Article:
March-April 2013

In early March, the American Israel Public Affairs Committee (AIPAC) held its annual conference in Washington, D.C.; outside their meeting site, dozens of protesters participated in a public witness to call an end to illegal Israeli home constructions – settlements – on Palestinian land. The settlements have been a serious blow to the peace process between Israel and the Palestinians in recent years. In January, Pax Christi International, the Catholic peace movement, released the following statement. (The Maryknoll Office for Global Concerns is a member of Pax Christi International.)

Photo of activists outside AIPAC conference by Lena Ibrahim, courtesy of CodePink

Given an uncertain post-election political landscape in Israel, Pax Christi International calls attention to an issue which was largely neglected in the Israeli election campaign and is not nor looks to be a priority in the negotiations about the formation of a new Israeli government: the illegitimacy of the Israeli occupation and the continuation of the settlement policy.

1. In a recent statement, Pax Christi International urged the international community to avoid supporting in any way ... the settlement business. "In the Foreign Affairs Council of May 2012, the EU member states supported the correct labelling of Israeli settlement goods. As done by the UK and Denmark, each member state, should, as a minimum measure, come forth with concrete procedures to ensure correct labelling of all settlement products." Pax Christi International asks the EU Foreign Affairs Council to urge its members to implement this principle of correct labeling.

2. Pax Christi International considers the above-mentioned appeal all the more relevant and urgent in view of the Israeli announcement in December of the expansion of Jerusalem in northeastern (area E1) and southern (Bethlehem area) directions, making continuity between the northern and southern part of the West Bank increasingly problematic, and underlining Israel’s undeclared policy of making a two-state solution out of touch with reality on the ground.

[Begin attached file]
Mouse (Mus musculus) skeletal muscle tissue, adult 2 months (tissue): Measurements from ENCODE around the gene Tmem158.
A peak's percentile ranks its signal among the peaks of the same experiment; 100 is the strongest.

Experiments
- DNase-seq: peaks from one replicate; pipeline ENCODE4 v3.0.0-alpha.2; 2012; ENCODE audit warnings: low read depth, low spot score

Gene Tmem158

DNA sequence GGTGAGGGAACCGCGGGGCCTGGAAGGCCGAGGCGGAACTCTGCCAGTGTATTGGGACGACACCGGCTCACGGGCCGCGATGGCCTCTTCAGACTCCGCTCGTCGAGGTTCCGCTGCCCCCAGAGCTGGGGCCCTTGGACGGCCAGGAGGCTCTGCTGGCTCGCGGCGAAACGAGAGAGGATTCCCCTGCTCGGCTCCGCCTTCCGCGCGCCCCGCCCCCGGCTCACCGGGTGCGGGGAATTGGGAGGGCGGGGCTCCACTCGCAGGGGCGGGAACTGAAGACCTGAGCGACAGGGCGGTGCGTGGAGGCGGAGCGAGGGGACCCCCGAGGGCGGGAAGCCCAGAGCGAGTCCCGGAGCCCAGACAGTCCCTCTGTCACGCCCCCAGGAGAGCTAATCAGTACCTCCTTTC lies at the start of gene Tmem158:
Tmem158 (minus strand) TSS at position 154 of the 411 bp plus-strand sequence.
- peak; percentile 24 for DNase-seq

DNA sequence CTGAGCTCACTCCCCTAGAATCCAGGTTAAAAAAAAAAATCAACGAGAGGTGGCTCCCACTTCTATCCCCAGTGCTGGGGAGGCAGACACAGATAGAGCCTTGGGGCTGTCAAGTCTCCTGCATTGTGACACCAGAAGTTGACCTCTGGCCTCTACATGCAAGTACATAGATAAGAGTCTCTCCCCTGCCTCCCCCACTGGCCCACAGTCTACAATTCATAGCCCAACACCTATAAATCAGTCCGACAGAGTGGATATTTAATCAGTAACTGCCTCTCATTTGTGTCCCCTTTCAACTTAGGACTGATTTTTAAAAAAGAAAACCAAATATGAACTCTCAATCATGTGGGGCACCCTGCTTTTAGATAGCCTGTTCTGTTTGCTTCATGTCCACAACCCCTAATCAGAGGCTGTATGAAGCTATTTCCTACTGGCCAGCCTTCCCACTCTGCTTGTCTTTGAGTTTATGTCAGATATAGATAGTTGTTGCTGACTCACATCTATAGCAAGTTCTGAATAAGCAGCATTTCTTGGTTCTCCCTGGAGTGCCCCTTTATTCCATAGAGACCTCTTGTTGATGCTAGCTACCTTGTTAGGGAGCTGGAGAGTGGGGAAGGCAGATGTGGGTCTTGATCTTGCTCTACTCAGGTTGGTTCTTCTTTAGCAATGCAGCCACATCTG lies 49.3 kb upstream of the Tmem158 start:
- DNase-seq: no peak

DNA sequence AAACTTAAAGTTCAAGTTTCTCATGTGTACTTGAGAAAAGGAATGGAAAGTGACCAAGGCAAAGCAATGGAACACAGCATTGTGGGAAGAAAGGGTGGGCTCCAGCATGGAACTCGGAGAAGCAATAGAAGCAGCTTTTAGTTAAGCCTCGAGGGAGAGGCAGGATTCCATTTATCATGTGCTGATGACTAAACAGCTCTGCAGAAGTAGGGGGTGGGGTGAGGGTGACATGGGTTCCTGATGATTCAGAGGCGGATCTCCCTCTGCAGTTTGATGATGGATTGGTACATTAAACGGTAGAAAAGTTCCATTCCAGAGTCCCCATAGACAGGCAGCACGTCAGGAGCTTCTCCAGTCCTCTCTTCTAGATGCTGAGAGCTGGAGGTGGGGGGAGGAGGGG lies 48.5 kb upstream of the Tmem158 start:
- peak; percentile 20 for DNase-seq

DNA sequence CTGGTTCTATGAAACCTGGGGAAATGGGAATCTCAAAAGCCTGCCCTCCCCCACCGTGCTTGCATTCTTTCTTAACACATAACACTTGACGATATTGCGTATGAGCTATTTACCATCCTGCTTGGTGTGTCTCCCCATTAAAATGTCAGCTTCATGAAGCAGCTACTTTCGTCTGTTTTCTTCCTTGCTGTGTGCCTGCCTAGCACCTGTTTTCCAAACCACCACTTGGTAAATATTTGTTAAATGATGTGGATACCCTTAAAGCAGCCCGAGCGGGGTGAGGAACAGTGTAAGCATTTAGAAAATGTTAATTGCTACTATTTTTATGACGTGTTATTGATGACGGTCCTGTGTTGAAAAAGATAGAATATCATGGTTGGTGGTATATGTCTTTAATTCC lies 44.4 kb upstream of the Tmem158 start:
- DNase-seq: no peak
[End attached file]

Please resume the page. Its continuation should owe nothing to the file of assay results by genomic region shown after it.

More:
3. Therefore, urgent action is needed by the international community to stop this process. In a new report the Palestinian Human Rights organization Al Haq pointed out that "although the EU repeatedly states that Israeli settlements in the West Bank are illegal under international law, it continues to allow settlement products to enter its markets. The EU is Israel’s largest trading partner, receiving about 20 percent of total Israeli exports."

4. According to Al Haq, settlements in the Jordan Valley – the large swath of fertile agricultural land in the West Bank that is dominated by Israeli agribusiness – contribute 40 percent of herbs, 50 percent of grapes and 40 percent of dates exported by Israel. "The flourishing agricultural environment in the West Bank, particularly in the Jordan Valley area, coupled with the exploitation of water and other natural resources found in the occupied territory, has … turned Israeli settlements into profitable corporations," says the report.

5. Pax Christi International supports Al Haq’s statement regarding EU’s position: "As things stand, the EU is doing little more than ticking a box by acknowledging that settlements are illegal. Until they support this rhetoric with action and ensure that no assistance or recognition is provided to settlements, even indirectly, any such criticism will continue to be meaningless."

6. While criticism by itself is a political and diplomatic fact and important, it is also clear that given the grave situation on the ground, additional urgent actions are required with regard to the settlement process.

Pax Christi International will therefore support new initiatives by international civil society towards the end of Israel’s settlements policy and the active ban of Israeli settlement products.